The proposed $54 billion merger of Indianapolis-based Anthem Inc. (NYSE: ANTM) and Cigna Corp. (NYSE: CI) has hit a roadblock. The U.S. Department of Justice has filed a civil antitrust lawsuit to block the move. It also wants to halt the merger of two other "Big Five" health insurance providers, Aetna Inc. (NYSE: AET) and Humana Inc. (NYSE: HUM).
In a statement, Anthem calls the action "an unfortunate and misguided step backwards for access to affordable healthcare for America." The insurance provider adds the DOJ decision is based on "a flawed analysis and misunderstanding of the dynamic, competitive and highly regulated healthcare landscape and is inconsistent with the way that the DOJ has reviewed past healthcare transactions."
During a news conference this morning, U.S. Attorney General Loretta Lynch said the mergers would have a major negative impact on consumers, "drastically restricting" competition. "If the mergers take place, the competition among insurers that have pushed them to provide lower premiums and higher-quality care would be eliminated. The mergers may increase the profits of Aetna and Anthem, but at the expense of consumers across America."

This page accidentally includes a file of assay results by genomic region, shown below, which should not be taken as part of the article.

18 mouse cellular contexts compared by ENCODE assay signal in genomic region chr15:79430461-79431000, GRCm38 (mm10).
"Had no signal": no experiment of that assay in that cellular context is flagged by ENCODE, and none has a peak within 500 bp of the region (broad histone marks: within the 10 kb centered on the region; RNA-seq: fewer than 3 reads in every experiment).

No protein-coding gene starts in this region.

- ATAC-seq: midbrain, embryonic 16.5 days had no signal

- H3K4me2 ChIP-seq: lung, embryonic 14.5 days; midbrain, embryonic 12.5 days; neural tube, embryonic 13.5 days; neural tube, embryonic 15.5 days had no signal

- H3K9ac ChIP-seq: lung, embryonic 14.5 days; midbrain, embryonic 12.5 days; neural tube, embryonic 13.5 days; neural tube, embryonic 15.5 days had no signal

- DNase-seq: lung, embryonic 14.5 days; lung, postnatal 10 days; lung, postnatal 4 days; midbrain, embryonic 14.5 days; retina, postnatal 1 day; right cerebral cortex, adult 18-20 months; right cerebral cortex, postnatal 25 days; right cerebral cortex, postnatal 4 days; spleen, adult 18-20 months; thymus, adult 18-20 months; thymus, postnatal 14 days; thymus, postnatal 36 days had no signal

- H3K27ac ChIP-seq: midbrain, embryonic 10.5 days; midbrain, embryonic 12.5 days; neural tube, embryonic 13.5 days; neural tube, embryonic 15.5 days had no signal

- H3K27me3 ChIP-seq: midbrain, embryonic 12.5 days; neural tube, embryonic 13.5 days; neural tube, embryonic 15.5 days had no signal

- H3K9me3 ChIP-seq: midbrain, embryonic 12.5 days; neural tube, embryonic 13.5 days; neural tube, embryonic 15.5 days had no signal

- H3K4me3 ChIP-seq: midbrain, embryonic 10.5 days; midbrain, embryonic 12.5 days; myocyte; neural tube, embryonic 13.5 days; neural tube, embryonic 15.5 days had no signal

Principal Deputy Associate Attorney General Bill Baer said the plans may be "a convenient shortcut to increase profits," but says they risk becoming unlawful when the consumer benefits of competition are denied. "Anthem’s effort to buy Cigna affects both price competition and quality competition. Cigna is unique in its efforts to innovate, particularly in its efforts to collaborate with doctors and hospitals on wellness programs. They’ve proven popular with lots of employers and their employees, so Anthem has had to respond, it’s had to compete harder by keeping its prices down and by adopting its own innovative strategies to prevent Cigna from winning away a lot of Anthem business."
Anthem has vowed to "remain receptive" to any settlement that would allow the deal to proceed. The company says it will challenge the decision in court.
Shareholders of both companies approved the merger in December. Anthem and Cigna anticipated the deal would be complete by the end of this year.
This story will be updated online and in this afternoon’s INside Edge e-newsletter.